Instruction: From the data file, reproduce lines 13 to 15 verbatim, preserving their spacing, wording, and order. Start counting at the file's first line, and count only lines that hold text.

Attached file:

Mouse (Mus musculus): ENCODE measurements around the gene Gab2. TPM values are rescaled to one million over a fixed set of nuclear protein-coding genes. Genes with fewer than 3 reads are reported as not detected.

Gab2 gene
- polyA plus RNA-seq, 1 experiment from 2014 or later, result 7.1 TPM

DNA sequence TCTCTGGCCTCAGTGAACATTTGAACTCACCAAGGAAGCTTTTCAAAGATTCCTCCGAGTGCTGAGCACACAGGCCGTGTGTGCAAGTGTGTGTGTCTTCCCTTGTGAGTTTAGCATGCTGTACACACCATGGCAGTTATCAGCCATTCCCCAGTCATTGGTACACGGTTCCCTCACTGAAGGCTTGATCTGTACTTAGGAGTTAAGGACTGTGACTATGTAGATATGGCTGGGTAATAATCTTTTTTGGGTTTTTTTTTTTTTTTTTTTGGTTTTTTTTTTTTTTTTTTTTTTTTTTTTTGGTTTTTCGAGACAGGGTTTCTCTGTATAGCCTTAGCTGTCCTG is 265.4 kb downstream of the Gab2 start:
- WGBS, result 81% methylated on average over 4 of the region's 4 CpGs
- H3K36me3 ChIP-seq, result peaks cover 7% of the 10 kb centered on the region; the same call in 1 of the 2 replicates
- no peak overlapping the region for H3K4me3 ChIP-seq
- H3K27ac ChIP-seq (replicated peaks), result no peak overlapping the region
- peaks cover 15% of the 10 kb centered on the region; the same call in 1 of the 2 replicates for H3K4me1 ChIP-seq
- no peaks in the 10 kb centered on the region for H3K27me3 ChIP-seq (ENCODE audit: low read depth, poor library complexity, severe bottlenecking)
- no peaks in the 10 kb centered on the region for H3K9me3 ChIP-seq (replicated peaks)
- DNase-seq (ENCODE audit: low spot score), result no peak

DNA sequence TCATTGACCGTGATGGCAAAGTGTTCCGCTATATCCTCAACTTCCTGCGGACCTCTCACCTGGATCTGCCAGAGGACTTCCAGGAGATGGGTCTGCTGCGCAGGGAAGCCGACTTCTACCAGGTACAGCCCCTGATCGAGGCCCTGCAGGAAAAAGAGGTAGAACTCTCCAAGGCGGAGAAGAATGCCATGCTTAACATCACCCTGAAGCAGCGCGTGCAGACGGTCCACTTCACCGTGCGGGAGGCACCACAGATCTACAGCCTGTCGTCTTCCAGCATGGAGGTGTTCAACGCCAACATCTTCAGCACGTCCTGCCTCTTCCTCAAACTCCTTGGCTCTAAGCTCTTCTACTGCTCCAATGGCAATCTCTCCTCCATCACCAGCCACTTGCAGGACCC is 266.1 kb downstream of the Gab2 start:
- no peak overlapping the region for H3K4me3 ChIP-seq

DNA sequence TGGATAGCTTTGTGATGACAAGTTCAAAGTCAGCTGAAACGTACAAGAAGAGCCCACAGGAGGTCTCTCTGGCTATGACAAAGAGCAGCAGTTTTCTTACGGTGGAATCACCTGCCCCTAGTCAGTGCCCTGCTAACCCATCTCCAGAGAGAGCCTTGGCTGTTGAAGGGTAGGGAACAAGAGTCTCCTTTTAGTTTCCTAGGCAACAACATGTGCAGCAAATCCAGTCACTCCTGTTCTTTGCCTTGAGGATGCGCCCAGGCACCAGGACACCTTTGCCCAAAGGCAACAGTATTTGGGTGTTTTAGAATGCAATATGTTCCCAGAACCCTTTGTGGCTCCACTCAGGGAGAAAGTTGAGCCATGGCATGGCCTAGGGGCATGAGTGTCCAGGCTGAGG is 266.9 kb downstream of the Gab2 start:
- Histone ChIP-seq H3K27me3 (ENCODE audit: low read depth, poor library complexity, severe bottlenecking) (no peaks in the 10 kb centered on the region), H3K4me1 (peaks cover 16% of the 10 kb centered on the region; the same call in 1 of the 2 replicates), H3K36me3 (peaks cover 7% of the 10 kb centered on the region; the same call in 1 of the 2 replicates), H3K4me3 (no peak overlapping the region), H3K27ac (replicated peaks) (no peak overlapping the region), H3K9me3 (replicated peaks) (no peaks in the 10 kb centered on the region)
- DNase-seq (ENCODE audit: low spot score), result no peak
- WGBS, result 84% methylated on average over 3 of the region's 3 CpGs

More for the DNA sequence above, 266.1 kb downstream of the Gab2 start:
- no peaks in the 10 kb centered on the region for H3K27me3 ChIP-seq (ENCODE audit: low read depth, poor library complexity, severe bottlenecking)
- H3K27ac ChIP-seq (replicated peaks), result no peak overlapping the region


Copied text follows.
DNA sequence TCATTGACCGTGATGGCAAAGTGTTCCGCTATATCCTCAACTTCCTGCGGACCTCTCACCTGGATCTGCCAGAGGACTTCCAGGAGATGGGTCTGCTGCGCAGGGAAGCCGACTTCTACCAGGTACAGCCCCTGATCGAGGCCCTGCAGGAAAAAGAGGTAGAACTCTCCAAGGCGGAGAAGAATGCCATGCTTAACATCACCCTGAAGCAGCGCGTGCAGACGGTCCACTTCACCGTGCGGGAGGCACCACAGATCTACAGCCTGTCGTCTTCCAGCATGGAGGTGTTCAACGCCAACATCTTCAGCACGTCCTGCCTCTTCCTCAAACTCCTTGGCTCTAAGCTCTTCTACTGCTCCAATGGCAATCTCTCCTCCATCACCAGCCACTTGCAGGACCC is 266.1 kb downstream of the Gab2 start:
- no peak overlapping the region for H3K4me3 ChIP-seq

DNA sequence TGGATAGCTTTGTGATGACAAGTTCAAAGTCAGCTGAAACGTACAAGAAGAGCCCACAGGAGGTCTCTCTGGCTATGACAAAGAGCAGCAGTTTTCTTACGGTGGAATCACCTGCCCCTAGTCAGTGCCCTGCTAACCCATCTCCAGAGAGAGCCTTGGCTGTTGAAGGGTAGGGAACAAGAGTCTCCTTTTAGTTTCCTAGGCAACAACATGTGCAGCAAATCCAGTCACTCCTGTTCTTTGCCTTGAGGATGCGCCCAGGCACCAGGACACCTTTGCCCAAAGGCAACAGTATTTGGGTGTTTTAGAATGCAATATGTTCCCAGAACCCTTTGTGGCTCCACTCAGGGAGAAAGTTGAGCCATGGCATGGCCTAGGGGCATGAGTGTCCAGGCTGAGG is 266.9 kb downstream of the Gab2 start: